A man died last night. In the early hours I stood in the next bay, gloved and gowned, and put in the central access required for the lifesaving drug that would maintain my patient’s blood pressure. I stood with my ultrasound machine, my sterile equipment, my local anaesthetic, and I watched the heart rate of the patient across from me fall. I watched, over minutes, as the pulse became less regular on the monitor. I watched the blood pressure dropping, watched the ectopic heartbeats become more frequent, and eventually I watched a zero, flashing red, and a flat green ECG trace.
A man died last night. Over the whoosh of the Doppler scan, over the crackle of sterile packs being opened and the hum of the ventilator, I heard the tears of his family at the bedside. I listened to their quiet murmurings as they shared stories about his life, about recent events, about that time when he dropped the tray of roast dinner on the way to the table at Christmas. I heard the brief breakthrough of joy as they remembered those moments, and forgot where they were for a second or two. I heard their pain as their father, brother, and grandfather’s heart stopped beating.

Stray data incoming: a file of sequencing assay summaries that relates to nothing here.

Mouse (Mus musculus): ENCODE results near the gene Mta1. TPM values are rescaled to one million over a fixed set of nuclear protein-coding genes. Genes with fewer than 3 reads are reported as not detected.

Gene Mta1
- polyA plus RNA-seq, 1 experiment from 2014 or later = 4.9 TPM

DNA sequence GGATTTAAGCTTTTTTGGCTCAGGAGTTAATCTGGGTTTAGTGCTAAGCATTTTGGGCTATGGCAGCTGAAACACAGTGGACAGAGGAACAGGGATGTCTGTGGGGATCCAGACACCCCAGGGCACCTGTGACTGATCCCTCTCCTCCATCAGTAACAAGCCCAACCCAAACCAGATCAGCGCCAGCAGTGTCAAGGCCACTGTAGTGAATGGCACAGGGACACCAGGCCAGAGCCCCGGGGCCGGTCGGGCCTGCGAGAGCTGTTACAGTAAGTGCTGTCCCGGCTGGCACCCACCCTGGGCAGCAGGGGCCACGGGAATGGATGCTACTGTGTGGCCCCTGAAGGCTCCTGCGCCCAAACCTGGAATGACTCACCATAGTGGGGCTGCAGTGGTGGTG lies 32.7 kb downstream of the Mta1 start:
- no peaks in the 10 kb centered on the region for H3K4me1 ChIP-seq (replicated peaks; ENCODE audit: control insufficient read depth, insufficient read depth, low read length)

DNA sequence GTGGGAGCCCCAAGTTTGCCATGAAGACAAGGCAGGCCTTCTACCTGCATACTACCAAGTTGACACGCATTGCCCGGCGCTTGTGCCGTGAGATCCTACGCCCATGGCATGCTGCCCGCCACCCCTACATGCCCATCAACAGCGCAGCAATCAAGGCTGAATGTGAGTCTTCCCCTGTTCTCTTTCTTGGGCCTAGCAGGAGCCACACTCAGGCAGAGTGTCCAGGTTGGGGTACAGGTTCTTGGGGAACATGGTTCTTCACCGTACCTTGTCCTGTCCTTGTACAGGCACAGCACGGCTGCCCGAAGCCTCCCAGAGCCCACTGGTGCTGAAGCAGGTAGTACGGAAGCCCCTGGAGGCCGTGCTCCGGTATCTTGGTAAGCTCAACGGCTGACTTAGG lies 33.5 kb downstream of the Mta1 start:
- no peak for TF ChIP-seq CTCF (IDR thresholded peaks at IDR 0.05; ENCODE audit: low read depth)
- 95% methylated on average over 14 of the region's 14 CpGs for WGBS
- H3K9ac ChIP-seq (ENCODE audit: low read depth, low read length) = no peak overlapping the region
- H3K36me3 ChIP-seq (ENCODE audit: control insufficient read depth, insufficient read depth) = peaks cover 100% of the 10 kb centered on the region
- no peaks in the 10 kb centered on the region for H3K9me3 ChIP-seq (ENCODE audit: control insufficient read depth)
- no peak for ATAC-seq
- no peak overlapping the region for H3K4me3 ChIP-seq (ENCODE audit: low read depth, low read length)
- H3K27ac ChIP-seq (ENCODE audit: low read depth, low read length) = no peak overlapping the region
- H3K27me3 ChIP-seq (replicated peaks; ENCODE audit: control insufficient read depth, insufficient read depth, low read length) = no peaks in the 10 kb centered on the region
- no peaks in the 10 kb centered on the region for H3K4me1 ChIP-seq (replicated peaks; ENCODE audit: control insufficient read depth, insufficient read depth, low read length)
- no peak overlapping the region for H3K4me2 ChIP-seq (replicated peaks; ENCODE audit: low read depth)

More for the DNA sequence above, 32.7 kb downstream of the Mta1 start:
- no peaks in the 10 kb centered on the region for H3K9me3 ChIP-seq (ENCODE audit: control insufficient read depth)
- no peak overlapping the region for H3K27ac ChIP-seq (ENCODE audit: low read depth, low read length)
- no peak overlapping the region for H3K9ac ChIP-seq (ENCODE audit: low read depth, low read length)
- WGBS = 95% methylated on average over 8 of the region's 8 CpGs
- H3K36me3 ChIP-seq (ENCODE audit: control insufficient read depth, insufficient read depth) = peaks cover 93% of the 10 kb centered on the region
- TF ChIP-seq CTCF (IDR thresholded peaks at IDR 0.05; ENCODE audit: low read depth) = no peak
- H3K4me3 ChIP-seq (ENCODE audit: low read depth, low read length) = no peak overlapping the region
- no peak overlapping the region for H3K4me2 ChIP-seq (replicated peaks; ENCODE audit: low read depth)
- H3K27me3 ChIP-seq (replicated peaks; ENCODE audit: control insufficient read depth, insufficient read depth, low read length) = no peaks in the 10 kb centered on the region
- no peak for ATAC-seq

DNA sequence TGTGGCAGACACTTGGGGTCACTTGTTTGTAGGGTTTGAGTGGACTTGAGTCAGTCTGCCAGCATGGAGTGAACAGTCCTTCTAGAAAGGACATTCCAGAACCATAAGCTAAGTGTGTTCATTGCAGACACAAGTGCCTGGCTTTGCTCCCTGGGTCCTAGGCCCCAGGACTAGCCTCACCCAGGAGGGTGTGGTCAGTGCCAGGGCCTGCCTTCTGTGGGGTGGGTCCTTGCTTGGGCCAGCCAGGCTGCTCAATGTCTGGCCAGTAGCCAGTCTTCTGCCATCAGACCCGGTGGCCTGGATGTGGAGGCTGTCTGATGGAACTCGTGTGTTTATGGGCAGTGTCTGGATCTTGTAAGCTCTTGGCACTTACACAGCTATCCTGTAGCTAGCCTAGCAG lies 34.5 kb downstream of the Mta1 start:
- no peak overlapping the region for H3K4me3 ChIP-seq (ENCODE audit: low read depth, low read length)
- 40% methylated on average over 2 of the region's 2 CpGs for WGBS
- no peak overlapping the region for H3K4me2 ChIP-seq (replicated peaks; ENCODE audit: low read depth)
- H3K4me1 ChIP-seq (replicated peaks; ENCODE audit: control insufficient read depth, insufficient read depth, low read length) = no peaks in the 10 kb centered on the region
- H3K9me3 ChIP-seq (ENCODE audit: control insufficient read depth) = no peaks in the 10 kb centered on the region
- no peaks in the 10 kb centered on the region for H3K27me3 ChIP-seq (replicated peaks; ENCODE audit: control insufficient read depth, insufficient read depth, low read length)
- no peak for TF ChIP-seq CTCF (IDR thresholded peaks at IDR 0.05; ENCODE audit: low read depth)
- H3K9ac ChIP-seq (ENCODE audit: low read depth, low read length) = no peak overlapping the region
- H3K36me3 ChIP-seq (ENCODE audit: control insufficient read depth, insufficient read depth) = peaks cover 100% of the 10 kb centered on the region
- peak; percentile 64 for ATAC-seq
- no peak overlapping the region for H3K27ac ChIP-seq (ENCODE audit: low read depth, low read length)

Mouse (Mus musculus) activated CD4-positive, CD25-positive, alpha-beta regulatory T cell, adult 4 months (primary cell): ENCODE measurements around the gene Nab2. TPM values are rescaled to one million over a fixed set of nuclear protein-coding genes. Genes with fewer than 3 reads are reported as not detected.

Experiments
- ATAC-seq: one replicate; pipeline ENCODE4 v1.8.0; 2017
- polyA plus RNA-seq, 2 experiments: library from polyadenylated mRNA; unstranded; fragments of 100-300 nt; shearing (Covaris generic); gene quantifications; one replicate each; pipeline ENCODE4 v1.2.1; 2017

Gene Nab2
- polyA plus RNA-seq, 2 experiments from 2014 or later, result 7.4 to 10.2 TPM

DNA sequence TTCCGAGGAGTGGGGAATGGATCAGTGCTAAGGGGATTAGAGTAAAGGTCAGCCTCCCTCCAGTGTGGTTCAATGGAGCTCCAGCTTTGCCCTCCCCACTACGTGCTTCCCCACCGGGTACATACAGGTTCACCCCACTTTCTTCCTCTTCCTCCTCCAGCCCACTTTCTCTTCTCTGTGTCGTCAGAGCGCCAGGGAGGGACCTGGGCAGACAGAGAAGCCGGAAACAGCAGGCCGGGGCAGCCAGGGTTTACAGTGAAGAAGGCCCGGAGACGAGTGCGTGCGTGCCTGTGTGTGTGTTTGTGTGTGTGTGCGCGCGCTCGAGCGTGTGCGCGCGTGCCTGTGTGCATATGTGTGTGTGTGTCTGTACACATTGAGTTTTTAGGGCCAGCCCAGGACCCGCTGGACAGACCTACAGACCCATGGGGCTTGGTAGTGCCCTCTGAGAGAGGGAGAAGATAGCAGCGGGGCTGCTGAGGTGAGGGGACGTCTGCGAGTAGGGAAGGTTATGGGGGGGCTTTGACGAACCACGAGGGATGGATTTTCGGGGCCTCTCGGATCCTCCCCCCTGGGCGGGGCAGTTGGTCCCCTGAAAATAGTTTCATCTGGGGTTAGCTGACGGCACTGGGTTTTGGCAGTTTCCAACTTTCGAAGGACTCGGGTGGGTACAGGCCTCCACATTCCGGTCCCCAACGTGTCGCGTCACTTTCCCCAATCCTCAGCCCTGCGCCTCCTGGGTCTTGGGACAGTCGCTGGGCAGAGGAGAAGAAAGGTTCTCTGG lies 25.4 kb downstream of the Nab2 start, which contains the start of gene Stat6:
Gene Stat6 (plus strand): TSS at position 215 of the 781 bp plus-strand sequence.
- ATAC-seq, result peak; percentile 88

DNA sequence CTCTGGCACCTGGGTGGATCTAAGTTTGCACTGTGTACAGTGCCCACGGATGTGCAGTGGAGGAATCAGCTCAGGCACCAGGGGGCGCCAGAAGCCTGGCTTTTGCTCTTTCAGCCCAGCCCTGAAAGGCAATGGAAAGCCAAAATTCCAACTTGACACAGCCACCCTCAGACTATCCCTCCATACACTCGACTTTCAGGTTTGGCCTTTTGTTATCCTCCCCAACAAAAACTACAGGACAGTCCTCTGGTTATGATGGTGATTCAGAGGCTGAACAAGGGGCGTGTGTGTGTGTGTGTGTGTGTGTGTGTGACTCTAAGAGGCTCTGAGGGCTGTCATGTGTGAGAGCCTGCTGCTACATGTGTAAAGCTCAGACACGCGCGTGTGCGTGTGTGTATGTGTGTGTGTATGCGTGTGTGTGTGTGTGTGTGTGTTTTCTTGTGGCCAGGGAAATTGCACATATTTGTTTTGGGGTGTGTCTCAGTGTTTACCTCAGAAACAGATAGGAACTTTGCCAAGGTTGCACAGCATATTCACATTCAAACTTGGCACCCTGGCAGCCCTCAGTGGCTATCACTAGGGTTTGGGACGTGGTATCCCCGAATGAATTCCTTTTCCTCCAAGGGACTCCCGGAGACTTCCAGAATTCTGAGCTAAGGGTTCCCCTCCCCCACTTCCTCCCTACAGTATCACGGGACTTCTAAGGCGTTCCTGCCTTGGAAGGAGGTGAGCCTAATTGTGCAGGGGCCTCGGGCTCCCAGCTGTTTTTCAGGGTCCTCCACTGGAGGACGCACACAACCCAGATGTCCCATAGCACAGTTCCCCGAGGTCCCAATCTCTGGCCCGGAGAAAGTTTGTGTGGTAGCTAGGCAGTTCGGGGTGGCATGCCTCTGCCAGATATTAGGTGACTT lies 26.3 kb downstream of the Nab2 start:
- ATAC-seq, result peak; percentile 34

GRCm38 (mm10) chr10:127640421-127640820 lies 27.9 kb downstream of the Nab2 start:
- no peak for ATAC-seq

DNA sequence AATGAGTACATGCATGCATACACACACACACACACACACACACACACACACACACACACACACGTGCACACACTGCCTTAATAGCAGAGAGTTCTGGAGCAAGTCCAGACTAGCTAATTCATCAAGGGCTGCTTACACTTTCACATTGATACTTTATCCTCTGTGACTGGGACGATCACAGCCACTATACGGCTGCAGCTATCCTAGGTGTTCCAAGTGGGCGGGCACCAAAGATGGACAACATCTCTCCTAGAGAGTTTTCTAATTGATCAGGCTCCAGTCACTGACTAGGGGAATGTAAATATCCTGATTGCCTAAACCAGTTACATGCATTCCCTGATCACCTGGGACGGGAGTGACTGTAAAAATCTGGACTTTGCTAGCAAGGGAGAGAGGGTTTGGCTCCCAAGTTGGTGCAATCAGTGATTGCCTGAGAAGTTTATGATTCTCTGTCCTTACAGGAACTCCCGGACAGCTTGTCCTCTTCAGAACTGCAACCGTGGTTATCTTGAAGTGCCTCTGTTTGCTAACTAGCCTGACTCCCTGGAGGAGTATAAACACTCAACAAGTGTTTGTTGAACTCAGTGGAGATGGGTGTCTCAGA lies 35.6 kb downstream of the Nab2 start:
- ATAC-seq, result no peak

A man died last night. He was my patient. He had been well, and then suddenly he was not. Two days earlier he had been running in the park. That morning he had sat cracking jokes on a trolley in A&E.
We did everything it was possible for modern medicine to do, and it was not enough. After the family had gone, I went in and verified the death. I wrote in the notes. I signed that final entry with a formal signature, more structured than the quick scrawl on the drug chart that I usually make. I sat with a dead man for a minute, and then I went to see another patient. He wanted pain relief. He had been waiting twenty minutes, he told me. I wrote up his medication and I left.